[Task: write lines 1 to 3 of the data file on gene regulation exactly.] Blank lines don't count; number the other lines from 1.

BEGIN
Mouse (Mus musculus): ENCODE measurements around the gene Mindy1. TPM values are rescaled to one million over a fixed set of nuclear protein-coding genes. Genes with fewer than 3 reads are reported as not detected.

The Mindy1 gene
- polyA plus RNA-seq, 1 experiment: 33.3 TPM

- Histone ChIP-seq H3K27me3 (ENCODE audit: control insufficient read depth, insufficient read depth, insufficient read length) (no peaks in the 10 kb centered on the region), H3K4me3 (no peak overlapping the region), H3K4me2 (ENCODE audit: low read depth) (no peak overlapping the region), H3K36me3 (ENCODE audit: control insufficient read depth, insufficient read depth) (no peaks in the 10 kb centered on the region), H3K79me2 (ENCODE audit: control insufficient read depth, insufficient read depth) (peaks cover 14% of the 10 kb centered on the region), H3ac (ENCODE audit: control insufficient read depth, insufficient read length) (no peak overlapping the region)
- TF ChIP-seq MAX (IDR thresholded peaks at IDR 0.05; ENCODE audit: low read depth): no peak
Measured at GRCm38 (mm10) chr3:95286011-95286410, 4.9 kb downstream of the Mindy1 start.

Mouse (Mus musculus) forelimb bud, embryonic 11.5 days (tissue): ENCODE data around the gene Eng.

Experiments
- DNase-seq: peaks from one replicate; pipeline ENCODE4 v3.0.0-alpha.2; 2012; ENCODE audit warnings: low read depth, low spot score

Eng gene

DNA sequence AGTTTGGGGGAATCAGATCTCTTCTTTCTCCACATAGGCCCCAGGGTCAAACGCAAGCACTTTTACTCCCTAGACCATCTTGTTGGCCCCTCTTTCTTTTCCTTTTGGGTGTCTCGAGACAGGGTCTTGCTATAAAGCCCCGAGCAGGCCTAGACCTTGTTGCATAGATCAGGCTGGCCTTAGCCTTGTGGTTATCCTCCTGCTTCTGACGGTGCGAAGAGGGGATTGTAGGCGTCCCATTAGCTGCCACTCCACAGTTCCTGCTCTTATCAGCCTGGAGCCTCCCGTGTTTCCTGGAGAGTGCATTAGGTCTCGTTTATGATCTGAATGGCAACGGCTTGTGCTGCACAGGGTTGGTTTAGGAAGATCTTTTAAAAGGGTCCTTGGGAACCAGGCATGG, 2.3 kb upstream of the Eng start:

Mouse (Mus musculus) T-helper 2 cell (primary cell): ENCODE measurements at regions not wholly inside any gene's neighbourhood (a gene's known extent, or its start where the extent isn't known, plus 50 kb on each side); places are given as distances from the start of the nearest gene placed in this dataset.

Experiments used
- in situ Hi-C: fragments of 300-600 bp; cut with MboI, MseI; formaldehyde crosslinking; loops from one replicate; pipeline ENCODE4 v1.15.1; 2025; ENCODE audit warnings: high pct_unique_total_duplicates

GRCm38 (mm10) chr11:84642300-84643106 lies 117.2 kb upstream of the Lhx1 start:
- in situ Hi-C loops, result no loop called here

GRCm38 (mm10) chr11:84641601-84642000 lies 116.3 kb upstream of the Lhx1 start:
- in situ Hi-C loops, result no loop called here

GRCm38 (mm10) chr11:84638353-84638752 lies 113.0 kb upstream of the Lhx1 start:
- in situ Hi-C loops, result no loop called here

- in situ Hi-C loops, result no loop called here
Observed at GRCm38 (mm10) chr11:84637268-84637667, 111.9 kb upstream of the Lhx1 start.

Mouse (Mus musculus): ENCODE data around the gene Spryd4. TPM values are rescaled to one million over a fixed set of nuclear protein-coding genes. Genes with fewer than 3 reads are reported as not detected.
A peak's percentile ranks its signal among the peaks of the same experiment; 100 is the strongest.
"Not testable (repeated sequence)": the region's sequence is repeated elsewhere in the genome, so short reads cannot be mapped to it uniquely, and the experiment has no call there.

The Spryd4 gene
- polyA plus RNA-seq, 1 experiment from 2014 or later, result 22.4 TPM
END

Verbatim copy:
Mouse (Mus musculus): ENCODE measurements around the gene Mindy1. TPM values are rescaled to one million over a fixed set of nuclear protein-coding genes. Genes with fewer than 3 reads are reported as not detected.

The Mindy1 gene
- polyA plus RNA-seq, 1 experiment: 33.3 TPM